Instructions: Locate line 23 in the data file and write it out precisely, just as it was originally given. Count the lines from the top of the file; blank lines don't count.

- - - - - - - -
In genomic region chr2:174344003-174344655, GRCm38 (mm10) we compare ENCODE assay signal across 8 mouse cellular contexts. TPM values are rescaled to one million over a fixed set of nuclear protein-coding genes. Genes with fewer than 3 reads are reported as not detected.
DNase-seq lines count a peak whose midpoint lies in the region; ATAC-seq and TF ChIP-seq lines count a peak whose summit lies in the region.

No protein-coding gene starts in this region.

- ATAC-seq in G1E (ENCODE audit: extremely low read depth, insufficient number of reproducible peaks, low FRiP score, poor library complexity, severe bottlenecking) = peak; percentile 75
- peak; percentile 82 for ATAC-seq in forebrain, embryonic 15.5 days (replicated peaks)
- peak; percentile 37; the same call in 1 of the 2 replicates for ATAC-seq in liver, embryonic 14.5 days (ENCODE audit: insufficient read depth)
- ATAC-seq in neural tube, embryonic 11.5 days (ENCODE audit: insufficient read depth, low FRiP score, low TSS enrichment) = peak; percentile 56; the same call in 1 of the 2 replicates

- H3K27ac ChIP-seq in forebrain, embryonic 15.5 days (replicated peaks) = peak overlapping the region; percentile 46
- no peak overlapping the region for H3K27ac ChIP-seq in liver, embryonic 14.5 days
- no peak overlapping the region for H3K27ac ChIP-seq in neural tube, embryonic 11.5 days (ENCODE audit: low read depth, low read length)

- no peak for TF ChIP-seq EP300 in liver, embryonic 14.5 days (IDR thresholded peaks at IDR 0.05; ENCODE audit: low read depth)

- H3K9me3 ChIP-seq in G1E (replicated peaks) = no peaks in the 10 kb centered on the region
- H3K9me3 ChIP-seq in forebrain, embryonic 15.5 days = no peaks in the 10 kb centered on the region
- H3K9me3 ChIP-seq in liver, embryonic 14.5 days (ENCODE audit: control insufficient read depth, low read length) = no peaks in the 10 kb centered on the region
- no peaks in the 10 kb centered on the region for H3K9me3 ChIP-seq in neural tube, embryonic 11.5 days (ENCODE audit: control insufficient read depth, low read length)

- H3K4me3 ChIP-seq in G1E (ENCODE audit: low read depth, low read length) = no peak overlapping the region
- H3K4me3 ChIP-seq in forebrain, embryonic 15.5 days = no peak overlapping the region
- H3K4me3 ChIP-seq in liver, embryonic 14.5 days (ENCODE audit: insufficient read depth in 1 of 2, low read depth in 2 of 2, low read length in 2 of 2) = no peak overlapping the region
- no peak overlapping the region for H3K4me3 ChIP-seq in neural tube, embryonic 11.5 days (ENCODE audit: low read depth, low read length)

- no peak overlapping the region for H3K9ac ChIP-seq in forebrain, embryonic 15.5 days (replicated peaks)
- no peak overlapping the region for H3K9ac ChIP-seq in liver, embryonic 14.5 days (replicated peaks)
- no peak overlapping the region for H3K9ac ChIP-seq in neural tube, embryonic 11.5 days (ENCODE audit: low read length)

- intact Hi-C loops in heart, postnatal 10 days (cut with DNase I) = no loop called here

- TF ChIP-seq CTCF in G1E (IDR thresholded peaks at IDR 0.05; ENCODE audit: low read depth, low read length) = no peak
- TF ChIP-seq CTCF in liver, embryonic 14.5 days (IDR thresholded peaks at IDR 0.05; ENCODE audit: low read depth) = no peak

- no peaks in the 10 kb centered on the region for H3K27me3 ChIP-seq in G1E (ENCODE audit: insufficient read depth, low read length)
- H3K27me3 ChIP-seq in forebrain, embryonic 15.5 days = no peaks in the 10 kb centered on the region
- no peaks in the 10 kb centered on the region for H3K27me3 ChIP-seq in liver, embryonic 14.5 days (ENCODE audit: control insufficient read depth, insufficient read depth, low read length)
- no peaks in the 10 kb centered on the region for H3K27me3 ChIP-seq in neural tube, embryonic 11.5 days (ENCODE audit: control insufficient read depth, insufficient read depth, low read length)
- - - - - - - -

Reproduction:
- intact Hi-C loops in heart, postnatal 10 days (cut with DNase I) = no loop called here